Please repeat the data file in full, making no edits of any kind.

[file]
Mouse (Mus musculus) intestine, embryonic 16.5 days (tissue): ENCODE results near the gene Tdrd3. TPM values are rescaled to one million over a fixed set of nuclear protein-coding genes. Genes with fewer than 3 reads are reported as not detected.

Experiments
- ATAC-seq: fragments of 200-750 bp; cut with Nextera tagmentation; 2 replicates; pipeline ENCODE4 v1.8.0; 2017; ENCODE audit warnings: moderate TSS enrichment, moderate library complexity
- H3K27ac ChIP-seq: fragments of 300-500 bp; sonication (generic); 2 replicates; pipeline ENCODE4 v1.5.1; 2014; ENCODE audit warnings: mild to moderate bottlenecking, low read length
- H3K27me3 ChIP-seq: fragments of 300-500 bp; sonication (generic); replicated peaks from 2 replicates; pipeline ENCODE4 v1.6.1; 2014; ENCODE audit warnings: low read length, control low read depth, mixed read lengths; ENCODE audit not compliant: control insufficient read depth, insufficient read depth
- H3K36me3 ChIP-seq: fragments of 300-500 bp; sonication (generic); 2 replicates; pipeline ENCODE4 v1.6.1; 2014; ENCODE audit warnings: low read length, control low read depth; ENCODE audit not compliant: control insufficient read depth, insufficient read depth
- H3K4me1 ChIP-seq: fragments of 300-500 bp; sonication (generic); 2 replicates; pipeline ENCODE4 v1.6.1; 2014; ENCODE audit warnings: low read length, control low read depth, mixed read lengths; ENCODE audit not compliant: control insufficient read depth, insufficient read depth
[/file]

Mouse (Mus musculus) intestine, embryonic 16.5 days (tissue): ENCODE results near the gene Tdrd3. TPM values are rescaled to one million over a fixed set of nuclear protein-coding genes. Genes with fewer than 3 reads are reported as not detected.

Experiments
- ATAC-seq: fragments of 200-750 bp; cut with Nextera tagmentation; 2 replicates; pipeline ENCODE4 v1.8.0; 2017; ENCODE audit warnings: moderate TSS enrichment, moderate library complexity
- H3K27ac ChIP-seq: fragments of 300-500 bp; sonication (generic); 2 replicates; pipeline ENCODE4 v1.5.1; 2014; ENCODE audit warnings: mild to moderate bottlenecking, low read length
- H3K27me3 ChIP-seq: fragments of 300-500 bp; sonication (generic); replicated peaks from 2 replicates; pipeline ENCODE4 v1.6.1; 2014; ENCODE audit warnings: low read length, control low read depth, mixed read lengths; ENCODE audit not compliant: control insufficient read depth, insufficient read depth
- H3K36me3 ChIP-seq: fragments of 300-500 bp; sonication (generic); 2 replicates; pipeline ENCODE4 v1.6.1; 2014; ENCODE audit warnings: low read length, control low read depth; ENCODE audit not compliant: control insufficient read depth, insufficient read depth
- H3K4me1 ChIP-seq: fragments of 300-500 bp; sonication (generic); 2 replicates; pipeline ENCODE4 v1.6.1; 2014; ENCODE audit warnings: low read length, control low read depth, mixed read lengths; ENCODE audit not compliant: control insufficient read depth, insufficient read depth